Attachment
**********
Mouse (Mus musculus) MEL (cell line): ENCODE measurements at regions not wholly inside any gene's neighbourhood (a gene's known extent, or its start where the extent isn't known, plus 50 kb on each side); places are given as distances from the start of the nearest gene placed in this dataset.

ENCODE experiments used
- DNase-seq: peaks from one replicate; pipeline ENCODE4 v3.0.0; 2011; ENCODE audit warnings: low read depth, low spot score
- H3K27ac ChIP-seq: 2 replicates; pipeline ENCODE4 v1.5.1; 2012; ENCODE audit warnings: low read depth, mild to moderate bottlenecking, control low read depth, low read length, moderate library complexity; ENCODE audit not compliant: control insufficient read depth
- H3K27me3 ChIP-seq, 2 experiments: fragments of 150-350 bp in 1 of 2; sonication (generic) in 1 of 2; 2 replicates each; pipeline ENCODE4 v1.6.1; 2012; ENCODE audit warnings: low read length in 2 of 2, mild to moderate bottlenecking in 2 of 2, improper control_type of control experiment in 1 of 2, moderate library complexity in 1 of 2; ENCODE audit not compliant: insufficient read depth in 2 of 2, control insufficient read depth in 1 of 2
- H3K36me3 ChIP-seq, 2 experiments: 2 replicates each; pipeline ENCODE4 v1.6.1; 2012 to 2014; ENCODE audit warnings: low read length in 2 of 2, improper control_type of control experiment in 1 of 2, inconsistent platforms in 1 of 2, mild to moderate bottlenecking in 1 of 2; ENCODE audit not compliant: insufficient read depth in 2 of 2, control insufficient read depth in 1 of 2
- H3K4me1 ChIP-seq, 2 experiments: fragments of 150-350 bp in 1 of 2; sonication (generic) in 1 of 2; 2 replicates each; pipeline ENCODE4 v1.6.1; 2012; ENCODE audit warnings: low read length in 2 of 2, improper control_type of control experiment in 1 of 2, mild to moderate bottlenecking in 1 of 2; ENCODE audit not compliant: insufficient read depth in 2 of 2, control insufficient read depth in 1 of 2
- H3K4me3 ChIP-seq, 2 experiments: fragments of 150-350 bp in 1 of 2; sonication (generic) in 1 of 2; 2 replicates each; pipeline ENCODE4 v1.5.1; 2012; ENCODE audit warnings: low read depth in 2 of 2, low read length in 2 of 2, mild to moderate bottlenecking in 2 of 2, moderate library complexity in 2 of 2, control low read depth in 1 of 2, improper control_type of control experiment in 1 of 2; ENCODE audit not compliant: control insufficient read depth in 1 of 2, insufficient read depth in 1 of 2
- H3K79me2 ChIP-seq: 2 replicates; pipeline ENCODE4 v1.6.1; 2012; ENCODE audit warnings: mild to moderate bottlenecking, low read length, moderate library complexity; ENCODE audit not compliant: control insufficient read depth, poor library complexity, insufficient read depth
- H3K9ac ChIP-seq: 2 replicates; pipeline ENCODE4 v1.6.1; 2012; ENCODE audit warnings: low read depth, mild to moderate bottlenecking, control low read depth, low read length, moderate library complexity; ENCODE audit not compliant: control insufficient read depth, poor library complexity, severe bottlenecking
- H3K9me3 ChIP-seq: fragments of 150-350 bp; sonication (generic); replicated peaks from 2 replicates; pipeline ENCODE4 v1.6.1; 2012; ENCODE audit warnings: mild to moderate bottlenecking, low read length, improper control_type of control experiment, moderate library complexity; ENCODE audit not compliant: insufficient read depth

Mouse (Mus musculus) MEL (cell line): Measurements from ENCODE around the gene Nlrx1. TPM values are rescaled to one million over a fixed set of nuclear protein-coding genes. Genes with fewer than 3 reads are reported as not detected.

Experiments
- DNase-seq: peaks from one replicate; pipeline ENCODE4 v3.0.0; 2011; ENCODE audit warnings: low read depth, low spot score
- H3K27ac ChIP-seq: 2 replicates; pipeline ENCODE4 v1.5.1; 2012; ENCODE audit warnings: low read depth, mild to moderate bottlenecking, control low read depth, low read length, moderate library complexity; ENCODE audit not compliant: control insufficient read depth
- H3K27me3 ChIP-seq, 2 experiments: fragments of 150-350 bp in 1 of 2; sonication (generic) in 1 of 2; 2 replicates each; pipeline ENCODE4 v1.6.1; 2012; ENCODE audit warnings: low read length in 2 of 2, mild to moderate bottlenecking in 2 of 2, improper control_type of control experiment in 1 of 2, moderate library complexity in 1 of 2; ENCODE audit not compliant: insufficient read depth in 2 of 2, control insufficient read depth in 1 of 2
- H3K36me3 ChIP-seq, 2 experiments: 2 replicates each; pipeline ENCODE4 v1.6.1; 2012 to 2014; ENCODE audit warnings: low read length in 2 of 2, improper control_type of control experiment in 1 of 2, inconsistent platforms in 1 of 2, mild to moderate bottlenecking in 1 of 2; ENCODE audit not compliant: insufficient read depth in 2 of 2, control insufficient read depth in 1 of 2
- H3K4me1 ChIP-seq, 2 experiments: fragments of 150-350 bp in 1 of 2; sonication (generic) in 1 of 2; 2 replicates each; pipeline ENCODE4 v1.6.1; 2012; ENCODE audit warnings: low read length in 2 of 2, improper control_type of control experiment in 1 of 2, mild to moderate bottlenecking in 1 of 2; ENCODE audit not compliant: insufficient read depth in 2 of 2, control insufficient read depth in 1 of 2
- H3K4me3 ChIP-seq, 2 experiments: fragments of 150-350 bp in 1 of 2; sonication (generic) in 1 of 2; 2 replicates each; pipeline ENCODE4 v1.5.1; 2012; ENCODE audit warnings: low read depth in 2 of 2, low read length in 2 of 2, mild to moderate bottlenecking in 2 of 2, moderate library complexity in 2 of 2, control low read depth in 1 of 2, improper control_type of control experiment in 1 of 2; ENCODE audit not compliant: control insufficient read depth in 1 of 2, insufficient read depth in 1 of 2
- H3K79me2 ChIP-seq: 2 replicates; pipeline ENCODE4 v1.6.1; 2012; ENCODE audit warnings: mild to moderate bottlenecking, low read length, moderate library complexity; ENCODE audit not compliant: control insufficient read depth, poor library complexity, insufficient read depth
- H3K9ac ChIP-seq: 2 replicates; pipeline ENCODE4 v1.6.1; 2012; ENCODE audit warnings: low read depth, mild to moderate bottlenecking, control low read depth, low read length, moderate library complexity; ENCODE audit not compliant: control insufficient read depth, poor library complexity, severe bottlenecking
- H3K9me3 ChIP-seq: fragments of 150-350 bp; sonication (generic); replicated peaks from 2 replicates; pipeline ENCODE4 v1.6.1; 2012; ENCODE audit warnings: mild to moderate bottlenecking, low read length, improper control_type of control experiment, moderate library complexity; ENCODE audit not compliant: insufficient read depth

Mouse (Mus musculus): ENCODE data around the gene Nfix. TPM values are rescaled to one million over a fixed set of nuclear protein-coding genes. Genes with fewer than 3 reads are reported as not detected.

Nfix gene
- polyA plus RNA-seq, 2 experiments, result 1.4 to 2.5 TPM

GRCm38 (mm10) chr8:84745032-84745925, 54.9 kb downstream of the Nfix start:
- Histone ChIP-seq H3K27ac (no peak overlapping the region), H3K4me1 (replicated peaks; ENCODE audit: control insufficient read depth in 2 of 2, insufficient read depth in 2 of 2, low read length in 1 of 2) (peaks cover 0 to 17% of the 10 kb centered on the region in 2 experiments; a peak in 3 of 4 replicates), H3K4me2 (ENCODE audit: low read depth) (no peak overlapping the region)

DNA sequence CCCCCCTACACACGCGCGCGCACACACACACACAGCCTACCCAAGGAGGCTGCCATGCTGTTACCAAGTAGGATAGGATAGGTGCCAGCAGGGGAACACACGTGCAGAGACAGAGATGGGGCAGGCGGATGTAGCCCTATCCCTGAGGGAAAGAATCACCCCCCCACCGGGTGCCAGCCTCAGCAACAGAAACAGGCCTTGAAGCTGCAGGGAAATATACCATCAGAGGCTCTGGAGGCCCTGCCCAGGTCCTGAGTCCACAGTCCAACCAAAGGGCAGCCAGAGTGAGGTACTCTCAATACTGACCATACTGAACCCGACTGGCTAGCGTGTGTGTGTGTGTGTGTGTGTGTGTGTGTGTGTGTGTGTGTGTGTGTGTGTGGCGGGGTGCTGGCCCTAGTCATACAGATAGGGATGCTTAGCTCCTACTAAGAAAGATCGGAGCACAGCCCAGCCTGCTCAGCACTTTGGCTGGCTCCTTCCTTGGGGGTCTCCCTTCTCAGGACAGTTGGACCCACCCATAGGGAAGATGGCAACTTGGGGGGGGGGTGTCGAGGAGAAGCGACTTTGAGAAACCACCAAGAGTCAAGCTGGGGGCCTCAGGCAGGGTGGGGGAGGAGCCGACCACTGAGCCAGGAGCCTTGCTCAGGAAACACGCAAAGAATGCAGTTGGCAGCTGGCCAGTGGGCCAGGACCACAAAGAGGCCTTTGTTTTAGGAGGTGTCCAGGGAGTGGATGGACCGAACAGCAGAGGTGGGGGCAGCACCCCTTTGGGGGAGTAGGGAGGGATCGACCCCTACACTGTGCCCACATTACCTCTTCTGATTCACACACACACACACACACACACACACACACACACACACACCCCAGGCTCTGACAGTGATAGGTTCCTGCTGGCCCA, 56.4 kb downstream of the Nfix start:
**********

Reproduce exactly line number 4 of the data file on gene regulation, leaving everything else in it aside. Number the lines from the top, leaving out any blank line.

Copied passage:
- H3K27ac ChIP-seq: 2 replicates; pipeline ENCODE4 v1.5.1; 2012; ENCODE audit warnings: low read depth, mild to moderate bottlenecking, control low read depth, low read length, moderate library complexity; ENCODE audit not compliant: control insufficient read depth